JM Rieger, Columnist

“Nothing short of abysmal.” That was the language used by the NCAA to describe the Southern Methodist University (SMU) football program when they handed down the “death penalty” to the school in February 1987. This is the harshest penalty the NCAA can administer to an athletic program, which bans a school from competing in a sport for an entire year.

Since then, the NCAA has yet to hand down the death penalty to another Division I athletic program, but that trend may end soon.

Recent scandals around college football at powerhouses such as the Ohio State University, the University of Miami (Fl.), Louisiana State University (LSU), the University of Southern California and the University of North Carolina have made this one of the worst stretches, at least from a publicity standpoint, in college football history.

Improper benefits and various other violations have seemingly become the standard in college football, and the increased media attention has turned college football into a pseudo-professional league. The creation of mega-conferences and the desire to win at any cost has shifted the focus of college football away from the student-athlete and the academic side of collegiate athletes.

Instead, it seems as if many schools are only focused on two things: the scoreboard and the Benjamins.

Nowhere is this more evident than at Miami (FL.), where numerous current and former Hurricane football players have been implemented in an investigation involving a convicted ponzi schemer, Nevin Shapiro, who allegedly provided cash payments, prostitutes, abortions and gifts to 72 different players.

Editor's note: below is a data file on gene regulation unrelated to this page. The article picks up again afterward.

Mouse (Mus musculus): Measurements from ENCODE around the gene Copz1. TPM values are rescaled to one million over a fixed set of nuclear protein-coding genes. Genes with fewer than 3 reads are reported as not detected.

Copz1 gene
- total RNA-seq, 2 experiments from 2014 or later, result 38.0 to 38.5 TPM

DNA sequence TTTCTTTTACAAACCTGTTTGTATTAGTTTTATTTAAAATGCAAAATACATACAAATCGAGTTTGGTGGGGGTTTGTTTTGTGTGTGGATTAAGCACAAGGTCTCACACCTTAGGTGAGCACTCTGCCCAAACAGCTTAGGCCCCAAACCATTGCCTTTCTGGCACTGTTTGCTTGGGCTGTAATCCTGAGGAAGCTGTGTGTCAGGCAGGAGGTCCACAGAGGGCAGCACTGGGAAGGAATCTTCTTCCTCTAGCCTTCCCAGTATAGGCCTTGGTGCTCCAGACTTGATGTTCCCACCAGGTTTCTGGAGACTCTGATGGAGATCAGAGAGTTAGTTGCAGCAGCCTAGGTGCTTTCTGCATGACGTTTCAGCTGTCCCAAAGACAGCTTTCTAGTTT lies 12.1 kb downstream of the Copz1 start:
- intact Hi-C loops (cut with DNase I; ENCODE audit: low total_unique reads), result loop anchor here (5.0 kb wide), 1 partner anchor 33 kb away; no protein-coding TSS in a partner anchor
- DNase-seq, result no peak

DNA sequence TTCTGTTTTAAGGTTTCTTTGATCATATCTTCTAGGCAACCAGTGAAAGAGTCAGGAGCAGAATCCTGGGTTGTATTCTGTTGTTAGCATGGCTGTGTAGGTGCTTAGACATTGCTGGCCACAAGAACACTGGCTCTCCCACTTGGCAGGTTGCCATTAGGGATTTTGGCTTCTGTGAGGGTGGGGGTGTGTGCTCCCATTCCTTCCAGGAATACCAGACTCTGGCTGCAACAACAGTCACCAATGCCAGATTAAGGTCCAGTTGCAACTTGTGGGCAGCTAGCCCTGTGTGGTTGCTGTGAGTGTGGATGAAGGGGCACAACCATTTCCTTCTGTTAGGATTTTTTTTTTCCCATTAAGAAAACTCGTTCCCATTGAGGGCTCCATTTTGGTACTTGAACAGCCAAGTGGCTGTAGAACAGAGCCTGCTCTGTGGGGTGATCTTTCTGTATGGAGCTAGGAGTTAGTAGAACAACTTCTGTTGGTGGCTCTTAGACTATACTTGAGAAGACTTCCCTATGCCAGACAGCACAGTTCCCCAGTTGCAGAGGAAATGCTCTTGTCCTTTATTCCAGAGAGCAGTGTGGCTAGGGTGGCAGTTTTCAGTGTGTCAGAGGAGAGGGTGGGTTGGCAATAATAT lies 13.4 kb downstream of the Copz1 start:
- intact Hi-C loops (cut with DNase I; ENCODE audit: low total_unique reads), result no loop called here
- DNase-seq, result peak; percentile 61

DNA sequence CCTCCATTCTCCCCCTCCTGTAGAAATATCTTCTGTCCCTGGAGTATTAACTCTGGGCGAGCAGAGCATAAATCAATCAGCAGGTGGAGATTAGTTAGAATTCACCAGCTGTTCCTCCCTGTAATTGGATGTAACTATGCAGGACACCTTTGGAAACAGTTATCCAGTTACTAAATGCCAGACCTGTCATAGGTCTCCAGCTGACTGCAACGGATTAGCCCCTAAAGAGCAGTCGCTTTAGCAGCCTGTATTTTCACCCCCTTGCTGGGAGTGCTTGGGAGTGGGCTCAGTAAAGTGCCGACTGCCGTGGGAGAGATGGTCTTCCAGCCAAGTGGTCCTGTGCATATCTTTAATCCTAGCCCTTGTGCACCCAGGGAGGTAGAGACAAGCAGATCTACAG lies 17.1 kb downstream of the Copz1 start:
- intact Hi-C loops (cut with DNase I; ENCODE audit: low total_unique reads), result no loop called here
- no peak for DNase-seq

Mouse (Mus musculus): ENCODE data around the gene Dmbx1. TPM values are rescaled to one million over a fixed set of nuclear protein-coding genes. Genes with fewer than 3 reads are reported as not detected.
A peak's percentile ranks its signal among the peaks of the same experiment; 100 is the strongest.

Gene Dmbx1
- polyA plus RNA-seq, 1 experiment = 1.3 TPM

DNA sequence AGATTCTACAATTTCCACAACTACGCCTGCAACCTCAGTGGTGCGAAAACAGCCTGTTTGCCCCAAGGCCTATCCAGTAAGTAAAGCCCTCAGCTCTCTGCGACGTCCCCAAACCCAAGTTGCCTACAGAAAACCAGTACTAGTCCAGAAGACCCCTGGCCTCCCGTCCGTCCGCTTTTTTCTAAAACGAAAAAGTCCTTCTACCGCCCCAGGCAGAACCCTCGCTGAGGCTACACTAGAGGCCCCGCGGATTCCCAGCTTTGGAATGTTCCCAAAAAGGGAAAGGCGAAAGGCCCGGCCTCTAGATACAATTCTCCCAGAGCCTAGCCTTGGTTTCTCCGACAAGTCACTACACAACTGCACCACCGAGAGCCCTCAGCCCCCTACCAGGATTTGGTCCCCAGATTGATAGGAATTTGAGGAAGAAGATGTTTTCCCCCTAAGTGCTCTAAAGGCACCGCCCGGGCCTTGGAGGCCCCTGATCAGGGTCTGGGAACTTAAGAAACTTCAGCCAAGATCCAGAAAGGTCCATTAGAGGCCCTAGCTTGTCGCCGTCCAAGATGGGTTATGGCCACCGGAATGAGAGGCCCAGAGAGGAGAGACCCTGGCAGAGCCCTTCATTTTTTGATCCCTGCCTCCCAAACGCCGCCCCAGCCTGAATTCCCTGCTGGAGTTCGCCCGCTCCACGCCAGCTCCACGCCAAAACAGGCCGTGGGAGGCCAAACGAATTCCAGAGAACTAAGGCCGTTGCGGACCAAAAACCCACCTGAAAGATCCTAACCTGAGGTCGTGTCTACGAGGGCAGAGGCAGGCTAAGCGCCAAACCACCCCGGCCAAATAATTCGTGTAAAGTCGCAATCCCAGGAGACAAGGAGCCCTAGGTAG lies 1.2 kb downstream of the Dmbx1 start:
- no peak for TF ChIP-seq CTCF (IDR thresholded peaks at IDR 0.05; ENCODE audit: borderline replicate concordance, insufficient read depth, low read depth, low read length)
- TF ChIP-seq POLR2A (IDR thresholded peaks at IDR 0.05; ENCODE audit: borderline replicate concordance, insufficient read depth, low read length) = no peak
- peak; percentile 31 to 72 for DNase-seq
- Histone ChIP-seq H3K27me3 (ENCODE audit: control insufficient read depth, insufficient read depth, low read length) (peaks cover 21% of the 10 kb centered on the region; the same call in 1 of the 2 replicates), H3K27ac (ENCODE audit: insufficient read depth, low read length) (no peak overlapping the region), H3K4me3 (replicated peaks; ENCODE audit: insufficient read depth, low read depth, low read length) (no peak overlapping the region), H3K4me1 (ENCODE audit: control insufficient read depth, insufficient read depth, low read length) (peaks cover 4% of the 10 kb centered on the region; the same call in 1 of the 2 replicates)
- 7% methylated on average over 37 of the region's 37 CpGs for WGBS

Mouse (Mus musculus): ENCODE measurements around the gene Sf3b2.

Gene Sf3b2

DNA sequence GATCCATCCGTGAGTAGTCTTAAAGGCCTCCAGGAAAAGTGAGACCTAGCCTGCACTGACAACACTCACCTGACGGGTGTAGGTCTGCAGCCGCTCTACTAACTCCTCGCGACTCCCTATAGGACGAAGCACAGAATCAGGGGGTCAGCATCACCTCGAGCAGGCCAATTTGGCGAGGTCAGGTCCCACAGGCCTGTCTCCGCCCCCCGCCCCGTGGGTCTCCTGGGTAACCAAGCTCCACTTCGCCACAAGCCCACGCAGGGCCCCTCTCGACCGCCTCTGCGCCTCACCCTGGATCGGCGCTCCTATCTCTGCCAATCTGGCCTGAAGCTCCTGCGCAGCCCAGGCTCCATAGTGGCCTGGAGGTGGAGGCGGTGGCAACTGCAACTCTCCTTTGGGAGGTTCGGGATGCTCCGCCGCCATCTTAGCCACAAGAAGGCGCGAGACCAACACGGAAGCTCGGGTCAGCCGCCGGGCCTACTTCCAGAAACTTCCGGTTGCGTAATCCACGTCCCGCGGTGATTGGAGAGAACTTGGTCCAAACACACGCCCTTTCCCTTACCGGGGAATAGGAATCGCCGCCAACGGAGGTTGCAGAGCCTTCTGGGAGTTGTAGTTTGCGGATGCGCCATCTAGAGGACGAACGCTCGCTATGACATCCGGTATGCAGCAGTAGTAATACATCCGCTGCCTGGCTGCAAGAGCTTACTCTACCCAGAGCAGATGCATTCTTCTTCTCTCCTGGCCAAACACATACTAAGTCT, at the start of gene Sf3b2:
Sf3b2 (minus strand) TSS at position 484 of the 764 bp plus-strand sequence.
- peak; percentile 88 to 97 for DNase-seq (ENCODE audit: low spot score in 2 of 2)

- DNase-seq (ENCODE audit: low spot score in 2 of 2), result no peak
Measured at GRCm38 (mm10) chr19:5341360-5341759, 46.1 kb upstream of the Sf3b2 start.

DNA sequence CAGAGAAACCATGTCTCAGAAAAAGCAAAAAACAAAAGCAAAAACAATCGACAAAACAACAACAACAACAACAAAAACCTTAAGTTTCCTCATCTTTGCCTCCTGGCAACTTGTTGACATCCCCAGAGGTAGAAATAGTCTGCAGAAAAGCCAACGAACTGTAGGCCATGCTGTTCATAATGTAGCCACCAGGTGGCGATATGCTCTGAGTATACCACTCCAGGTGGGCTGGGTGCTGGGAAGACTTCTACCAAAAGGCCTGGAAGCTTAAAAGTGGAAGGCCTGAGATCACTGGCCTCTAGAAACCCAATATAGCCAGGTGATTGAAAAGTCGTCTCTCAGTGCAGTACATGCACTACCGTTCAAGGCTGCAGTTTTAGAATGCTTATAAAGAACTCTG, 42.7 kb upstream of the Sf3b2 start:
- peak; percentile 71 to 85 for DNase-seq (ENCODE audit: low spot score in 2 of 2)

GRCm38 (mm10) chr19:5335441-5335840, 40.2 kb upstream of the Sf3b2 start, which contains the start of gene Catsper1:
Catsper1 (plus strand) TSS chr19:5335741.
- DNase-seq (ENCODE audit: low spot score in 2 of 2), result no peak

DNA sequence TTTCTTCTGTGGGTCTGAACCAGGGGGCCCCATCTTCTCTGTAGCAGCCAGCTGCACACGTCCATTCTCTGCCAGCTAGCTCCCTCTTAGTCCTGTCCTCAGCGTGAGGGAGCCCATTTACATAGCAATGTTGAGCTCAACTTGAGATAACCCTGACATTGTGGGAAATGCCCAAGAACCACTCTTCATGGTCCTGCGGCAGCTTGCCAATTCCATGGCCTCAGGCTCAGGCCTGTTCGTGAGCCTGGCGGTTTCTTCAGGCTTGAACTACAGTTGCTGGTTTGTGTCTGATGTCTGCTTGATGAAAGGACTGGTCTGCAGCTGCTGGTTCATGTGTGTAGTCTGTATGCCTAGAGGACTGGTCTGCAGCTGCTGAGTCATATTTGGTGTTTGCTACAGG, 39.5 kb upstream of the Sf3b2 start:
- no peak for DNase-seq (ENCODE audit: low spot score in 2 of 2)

In addition, there have been reports that various athletic and university personnel may have been complicit all along, which begs the question of where the priorities of these coaches and university administrators lie. Clearly, the overwhelming majority of these people had no idea that any of these violations were occurring, but even if one university official had an iota of knowledge that any of the violations at any of these major schools were taking place, those schools need to reevaluate their athletic departments.

Too much influence is placed nowadays on winning and on winning at any cost, and it hurts not only the athletes and the athletic programs, but also the game of college football.

Many Miami University students are often frustrated that the RedHawks have yet to win a national title in any sport, and that many of our major sports such as football and basketball have struggled in the past and in some cases continue to struggle. But these students also ignore some of the underlying factors behind these struggles.

Almost every powerhouse college football program spends millions upon millions of dollars on their head coach, while at the same time failing to spend even a million dollars on the president of the university. In many cases, these head coaches make as much as seven times what the university president makes. It makes you wonder where the priorities of these schools lie.

Meanwhile, Miami does not even spend half a million on either President Hodge or on Head Football Coach Don Treadwell. At the same time, Miami consistently has one of the highest overall GPAs and graduation rates of any athletic program in the country.

Is another “death penalty” needed to send a message to these schools about where they should be placing their priorities? Maybe, but what is for sure is that Miami will continue to be the model for how an athletic program should be run, and this alone should be enough to bolster student support and pride in Miami athletics.

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